Extra Special: SILENT NIGHT and the accompanying release of Steven Mena’s MALEVOLENCE announce the auspicious arrival of Wall Crumpler’s Howlin’ Wolf Records, whose mission will be to find notable scores from the genre’s past and future. And judging by the quality of this BLOODY NIGHT, I can’t wait to hear what other cult-horror killer they’ll vibrantly exhume.

Also for Your Consideration


Even before Danny Elfman takes us to a more classically attuned wonderland, Ben Mink arrives on Varese with what likely will be the oddest score for a long while to accompany the Lewis Carroll classic. Following in the rebooted “adult” fairy tale steps of SyFy’s TIN MAN, the increasingly impressive composer Ben Mink (50 DEAD MEN WALKING) certainly grunges up our sunny memories of the fable for a place perhaps better described as Marilyn Manson’s Wonderland. Here the psychedelic accent is on creepy guitar rock and mysterious strings, with some very clever detours along the way into 50’s doo-wop, surf licks and rock- beat jazz. As Alice makes her not-so merry journey to Mink’s bizarre riffs, you expect her to run into Leatherface as much as you do The Mad Hatter. But then, forget about Alice. If any character’s fit to wander to Mink’s sinister, trippy tunes, it’s Emily the Strange.


There’s a playful creepiness to Alan Howarth’s synth score to this 1996 Danish thriller (known there as MORKELEG), which finally gets a release via Howarth’s AHI label. Fans of the composer’s atmospheric HALLOWEEN sequel scores, as well as the sinister beat that he conjured with John Carpenter for PRINCE OF DARKNESS will certainly appreciate the Dulcimer-driven rhythm of this creeping around-with-a-butcher knife stuff. Sure the panicked characters might not be speaking English, but Howarth certainly understands that percussive horror music is a universal language, and a style that he’s helped write the dictionary on.

CADDYSHACK (3500 edition)

Harold Ramis’ classic golf comedy was more than alright, yet it’s hard to believe its soundtrack has never been released before on CD. La La Land rectifies that under par with this straight-up re-issue of the LP program, whose youthfully energetic songs like “I’m Alright,” “Lead the Way” and “Make the Move” helped make Kenny Loggins the go-to balladeer for the likes of FOOTLOOSE and TOP GUN. Those tunes are nicely complemented by the power pop stylings of Journey and Hilly Michaels, with composer Johnny Mandel on hand with pleasant lounge stylings and explosive classical goofs. Giving extra swing to CADDYSHACK’s new package are new liner note interviews with Ramis, Mandel and the music supervisors who helped make this a hole-in-one when it came to great 70’s and 80’s rock soundtracks.


It’s no small irony that Howard Shore had previously accompanied Mel Gibson’s parental rampage in RANSOM, only to see his score replaced. But even if Shore’s now inadvertently put the kill on John Corigliano’s first stab at this revenge thriller, it’s hard to imagine more musical hurt being put on Mel’s malefactors. For whether it’s SEVEN’s serial killer or the hooligans of THE DEPARTED, few composers use such a bold wall of symphonic bleakness to conjure a world of lowlifes, and the ever-darkening nobility of heroes bent on justice at any cost. While EDGE doesn’t add anything particularly new to Shore’s mission, it’s still bold, emotional and jarringly confrontational in its sometimes shrieking action- the musical equivalent of a hard knock to the jaw with an angry, anguished symphonic fist.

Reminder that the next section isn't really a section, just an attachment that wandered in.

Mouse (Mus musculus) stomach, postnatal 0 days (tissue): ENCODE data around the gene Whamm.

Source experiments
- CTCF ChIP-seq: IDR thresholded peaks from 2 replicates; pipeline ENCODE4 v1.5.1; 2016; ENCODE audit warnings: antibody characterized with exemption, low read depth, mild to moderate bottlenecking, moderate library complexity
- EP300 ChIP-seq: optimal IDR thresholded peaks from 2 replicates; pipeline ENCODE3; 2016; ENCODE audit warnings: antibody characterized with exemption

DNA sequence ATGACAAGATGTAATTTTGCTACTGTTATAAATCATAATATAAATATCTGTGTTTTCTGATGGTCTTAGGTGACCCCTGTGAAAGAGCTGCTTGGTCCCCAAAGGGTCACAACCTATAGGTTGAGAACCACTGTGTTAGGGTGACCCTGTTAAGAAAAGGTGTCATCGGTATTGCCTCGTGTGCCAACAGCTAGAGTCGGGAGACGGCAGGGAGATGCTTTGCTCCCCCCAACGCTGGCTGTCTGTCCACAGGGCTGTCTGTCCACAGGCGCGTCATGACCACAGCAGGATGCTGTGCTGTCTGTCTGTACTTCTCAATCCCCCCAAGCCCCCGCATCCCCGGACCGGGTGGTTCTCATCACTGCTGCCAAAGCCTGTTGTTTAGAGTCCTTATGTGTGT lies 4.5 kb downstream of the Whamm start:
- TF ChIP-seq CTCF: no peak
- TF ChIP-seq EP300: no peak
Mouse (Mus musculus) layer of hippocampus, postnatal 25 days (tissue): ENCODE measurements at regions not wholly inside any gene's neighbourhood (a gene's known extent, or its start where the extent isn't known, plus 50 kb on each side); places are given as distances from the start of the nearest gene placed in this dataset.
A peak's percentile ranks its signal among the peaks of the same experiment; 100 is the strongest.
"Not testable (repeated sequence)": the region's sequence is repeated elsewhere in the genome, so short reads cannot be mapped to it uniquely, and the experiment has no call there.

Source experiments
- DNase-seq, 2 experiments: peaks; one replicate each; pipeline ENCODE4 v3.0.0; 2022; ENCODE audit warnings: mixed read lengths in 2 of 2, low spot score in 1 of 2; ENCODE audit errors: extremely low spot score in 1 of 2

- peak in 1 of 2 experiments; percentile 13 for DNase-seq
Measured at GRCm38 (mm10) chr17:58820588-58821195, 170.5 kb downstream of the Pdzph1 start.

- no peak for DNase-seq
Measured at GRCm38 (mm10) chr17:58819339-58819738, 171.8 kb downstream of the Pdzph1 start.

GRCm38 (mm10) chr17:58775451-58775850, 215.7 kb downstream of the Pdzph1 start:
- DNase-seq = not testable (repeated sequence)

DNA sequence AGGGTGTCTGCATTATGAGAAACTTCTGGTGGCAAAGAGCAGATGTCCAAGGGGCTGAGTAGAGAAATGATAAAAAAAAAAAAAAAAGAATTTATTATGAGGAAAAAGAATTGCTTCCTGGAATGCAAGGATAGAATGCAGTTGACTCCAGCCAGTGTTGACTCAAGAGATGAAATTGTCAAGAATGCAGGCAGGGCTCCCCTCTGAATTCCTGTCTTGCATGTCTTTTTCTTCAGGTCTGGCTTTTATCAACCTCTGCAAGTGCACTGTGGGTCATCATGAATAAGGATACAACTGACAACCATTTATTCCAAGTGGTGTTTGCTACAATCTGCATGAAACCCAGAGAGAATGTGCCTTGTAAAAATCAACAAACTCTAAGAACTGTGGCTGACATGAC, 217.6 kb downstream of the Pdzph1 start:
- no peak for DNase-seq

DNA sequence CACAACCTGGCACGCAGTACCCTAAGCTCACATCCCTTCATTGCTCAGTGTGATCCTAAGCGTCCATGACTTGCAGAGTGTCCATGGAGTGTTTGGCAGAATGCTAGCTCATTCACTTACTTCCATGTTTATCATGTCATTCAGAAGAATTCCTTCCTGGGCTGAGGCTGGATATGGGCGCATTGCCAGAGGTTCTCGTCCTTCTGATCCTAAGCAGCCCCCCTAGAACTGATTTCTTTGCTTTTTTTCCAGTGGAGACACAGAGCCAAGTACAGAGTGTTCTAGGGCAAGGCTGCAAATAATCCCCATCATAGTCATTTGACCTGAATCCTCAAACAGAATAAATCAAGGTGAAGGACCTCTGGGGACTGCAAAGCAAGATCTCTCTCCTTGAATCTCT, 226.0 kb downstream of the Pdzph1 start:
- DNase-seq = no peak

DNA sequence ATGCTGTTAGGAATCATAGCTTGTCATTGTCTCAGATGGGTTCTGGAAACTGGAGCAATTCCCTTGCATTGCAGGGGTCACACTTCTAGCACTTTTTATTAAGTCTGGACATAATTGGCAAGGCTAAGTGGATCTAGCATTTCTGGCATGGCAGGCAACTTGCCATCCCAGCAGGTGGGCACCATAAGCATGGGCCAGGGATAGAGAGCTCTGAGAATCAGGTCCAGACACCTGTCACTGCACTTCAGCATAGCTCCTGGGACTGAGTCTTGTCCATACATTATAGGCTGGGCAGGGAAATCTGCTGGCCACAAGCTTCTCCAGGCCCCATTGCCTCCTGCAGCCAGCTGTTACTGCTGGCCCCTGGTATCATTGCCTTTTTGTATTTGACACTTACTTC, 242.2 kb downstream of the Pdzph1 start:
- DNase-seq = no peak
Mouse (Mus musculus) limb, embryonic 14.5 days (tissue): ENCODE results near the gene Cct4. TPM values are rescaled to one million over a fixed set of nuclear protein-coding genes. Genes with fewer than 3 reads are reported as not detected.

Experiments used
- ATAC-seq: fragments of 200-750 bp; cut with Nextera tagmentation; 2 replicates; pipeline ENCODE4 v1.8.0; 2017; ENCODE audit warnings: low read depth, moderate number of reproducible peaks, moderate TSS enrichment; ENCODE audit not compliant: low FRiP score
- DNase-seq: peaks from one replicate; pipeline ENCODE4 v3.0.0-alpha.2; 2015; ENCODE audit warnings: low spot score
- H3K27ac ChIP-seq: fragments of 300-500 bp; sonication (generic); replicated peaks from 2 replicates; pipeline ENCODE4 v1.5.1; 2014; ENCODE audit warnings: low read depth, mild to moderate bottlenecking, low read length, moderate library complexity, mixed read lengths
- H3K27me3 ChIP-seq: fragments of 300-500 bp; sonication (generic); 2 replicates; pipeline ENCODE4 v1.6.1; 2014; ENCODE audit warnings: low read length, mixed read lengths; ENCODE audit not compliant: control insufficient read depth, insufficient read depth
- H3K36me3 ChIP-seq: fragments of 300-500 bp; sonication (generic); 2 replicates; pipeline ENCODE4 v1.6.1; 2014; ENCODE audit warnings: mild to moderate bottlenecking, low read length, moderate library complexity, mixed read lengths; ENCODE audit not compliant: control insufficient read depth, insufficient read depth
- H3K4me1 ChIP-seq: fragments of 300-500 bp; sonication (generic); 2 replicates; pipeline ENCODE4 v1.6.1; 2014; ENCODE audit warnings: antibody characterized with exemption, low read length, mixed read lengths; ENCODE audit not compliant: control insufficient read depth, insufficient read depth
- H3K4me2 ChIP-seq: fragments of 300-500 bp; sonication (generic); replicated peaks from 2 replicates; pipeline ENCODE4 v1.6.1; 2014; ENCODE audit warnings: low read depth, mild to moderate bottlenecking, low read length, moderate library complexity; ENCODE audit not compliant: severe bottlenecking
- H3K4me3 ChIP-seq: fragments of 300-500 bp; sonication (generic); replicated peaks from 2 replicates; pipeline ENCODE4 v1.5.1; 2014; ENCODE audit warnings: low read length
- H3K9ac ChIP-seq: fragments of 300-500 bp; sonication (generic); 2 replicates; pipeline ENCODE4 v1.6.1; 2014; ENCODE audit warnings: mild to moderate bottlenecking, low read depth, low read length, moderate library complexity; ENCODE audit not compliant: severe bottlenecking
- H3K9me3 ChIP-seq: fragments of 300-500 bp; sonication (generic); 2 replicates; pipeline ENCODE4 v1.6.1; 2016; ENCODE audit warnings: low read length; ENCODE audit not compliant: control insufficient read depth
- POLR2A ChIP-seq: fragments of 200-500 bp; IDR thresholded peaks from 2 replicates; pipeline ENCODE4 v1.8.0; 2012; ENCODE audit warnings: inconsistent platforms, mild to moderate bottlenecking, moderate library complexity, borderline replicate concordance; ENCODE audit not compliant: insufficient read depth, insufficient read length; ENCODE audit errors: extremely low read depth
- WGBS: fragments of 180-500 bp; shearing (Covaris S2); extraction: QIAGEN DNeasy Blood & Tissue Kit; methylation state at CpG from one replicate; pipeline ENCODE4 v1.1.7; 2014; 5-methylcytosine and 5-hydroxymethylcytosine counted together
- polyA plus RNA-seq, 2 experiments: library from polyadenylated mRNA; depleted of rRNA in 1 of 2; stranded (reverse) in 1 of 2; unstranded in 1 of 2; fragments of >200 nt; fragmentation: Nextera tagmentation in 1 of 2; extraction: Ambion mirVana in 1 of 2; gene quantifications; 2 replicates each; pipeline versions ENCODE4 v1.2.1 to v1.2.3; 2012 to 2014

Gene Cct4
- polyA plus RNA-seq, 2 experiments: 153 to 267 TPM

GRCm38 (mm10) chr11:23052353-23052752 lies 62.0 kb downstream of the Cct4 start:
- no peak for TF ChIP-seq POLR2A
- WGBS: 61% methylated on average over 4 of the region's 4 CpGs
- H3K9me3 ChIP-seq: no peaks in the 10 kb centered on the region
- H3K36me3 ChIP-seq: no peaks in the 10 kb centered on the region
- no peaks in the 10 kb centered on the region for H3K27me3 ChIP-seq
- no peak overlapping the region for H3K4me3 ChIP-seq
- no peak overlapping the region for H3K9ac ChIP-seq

Usually, the music for kids’ goosebump adventures is supposed to have a reassuring lightness to it. That pleasantly isn’t the case for the dark, gnarly tones that accompany two twins who end up fighting shape shifters under the volcanoes of Auckland. This MOUNTAIN is a score that could just as easily accompany teens being graphically munched on by said creatures. Then again, New Zealand composer Victoria Kelly certainly has the stuff for serious horror music after scoring the bloodthirsty BLACK SHEEP, and delivers real nerve-jangling suspense here, using the lowest registers of her brassy orchestra to convey age-old evil out to destroy heroes just starting their lives. Simply put, when her music epically roars in such cues as “The Beast in the Jungle,” and “The Gargantua Rises,” it packs the kind of melodic threat that tells us anyone’s game, as well as alerting listeners to a promising genre composer.

WINTERHAWK (1,000 edition)

While he’d deliver some of his most popular scores for the likes of BEASTMASTER and BEAUTY AND THE BEAST, it was this 1975 Indian adventure that first let composer Lee Holdridge truly revel in the great musical outdoors- a place full of soaring, spiritual melodies and rousing action. Perhaps most impressive was that Holdridge delivered this beautifully lush score with a little help from this composing friends, who delivered strikingly good work with little budget, and even less time for the director of THE LEGEND OF BOGGY CREEK- a saga captivatingly conveyed in Randall Larson’s liner notes. With immediately striking themes that capture the majesty of the old, frozen west and the nobility of its vanishing natives, WINTERHAWK is much more than a footnote to the beginning of Holdridge’s symphonic trek.


After conjuring Casio keyboard eccentricity for NAPOLEON DYNAMITE, John Swihart scores another teen angst classic with YOUTH IN REVOLT. And since its cineaste hero has a much better vocabulary, Swihart is able to noticeably expand on his socially inept sound. Here a wealth of plunkily playful percussion gets across our acerbic brainiac and his simmering alter ego, both of whom try to rescue their dream girl from the sticks. Her rustic trailer park sound plays a big part in Swihart’s approach to YOUTH, from the strutting piano of “Keys” to the Baroque bell guitar of “Nick and Sheeni Make Love” While it would have been great to get more Swihart here, Lakeshore’s YOUTH compilation does offers a catchy variety of indie-ready songs, from the classy romance of Jo Stafford’s “My Romance” to the organ beat of the Fruit Bats’ “When You Love Somebody.” Even star Michael Cera gets in a downbeat track with “I Have a Boyfriend,” a subtly goofy instrumental that’s as close to the primitive DYNAMITE sound that YOUTH gets. For in a teen soundtrack wasteland where the primary goal is to get laid, Swihart and the smart song choices of YOUTH capture the same urge with a fun vibe that’s purposefully too smart for the room

CLICK on the album covers to make your purchase, or find these soundtracks at these .com’s: Amazon, Buysoundtrax, Intrada, iTunes. Moviemusic, Screen Archives and Varese Sarabande


By chris on January 18th, 2010 at 10:55 am

hey, Victoria Kelly (Under the Mountain) is definitely a New Zealander not Australian 🙂

By 2vs8 on January 25th, 2010 at 6:58 pm

Great call on “SILENT NIGHT, BLOODY NIGHT” by Gershon Kingsley…
I am glad that it made it to a release, the great guys over at “Howlin’ Wolf Records” are one to keep an eye on in coming years…